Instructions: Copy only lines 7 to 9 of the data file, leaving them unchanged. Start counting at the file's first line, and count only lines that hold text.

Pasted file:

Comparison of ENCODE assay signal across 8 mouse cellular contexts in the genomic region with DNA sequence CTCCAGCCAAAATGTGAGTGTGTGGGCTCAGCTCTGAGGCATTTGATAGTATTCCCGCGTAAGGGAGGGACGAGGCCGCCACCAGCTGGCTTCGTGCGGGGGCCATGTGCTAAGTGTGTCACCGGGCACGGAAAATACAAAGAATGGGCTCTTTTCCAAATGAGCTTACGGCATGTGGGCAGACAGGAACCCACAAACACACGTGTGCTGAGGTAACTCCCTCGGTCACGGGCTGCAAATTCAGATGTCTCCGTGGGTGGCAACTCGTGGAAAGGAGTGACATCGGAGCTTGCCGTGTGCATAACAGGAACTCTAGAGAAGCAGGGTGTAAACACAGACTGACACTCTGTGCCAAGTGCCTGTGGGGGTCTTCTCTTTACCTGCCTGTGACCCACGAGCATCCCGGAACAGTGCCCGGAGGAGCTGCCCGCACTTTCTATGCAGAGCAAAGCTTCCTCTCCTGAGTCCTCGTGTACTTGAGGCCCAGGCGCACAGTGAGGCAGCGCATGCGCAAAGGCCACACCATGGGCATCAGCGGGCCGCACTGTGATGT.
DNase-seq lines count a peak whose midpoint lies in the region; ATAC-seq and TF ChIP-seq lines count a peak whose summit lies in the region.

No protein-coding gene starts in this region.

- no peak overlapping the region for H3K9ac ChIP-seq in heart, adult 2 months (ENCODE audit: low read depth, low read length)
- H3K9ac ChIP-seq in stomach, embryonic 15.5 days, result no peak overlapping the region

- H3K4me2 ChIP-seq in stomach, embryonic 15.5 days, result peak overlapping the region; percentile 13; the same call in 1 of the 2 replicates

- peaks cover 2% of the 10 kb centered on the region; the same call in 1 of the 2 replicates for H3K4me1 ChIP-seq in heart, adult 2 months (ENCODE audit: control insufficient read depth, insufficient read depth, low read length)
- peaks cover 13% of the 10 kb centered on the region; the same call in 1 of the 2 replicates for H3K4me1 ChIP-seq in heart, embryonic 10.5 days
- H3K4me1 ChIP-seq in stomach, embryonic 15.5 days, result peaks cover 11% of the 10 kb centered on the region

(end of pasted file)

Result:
- peaks cover 2% of the 10 kb centered on the region; the same call in 1 of the 2 replicates for H3K4me1 ChIP-seq in heart, adult 2 months (ENCODE audit: control insufficient read depth, insufficient read depth, low read length)
- peaks cover 13% of the 10 kb centered on the region; the same call in 1 of the 2 replicates for H3K4me1 ChIP-seq in heart, embryonic 10.5 days
- H3K4me1 ChIP-seq in stomach, embryonic 15.5 days, result peaks cover 11% of the 10 kb centered on the region